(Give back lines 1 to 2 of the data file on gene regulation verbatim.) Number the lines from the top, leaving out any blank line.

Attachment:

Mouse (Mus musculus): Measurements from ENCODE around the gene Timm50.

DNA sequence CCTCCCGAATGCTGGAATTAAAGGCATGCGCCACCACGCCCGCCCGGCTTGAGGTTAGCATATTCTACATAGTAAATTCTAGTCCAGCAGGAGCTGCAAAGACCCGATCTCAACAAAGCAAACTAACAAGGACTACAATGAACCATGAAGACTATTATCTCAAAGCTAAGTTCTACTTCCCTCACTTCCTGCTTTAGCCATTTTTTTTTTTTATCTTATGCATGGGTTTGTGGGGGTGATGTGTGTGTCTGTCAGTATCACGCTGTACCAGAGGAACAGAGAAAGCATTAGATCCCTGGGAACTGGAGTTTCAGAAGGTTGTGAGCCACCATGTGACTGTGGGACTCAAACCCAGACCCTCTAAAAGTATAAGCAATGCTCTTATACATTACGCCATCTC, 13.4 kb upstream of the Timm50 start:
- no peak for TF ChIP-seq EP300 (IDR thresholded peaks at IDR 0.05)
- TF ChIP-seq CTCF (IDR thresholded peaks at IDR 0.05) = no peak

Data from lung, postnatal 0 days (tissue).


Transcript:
Mouse (Mus musculus): Measurements from ENCODE around the gene Timm50.

DNA sequence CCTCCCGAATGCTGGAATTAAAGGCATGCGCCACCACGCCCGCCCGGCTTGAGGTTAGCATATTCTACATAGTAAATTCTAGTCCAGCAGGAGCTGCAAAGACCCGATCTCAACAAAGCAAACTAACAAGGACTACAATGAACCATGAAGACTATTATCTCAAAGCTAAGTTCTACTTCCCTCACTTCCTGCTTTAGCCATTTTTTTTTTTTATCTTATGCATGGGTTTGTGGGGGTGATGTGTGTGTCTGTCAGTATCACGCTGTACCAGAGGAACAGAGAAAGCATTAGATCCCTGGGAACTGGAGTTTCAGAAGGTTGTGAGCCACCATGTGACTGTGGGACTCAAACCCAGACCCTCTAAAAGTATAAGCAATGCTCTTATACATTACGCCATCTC, 13.4 kb upstream of the Timm50 start: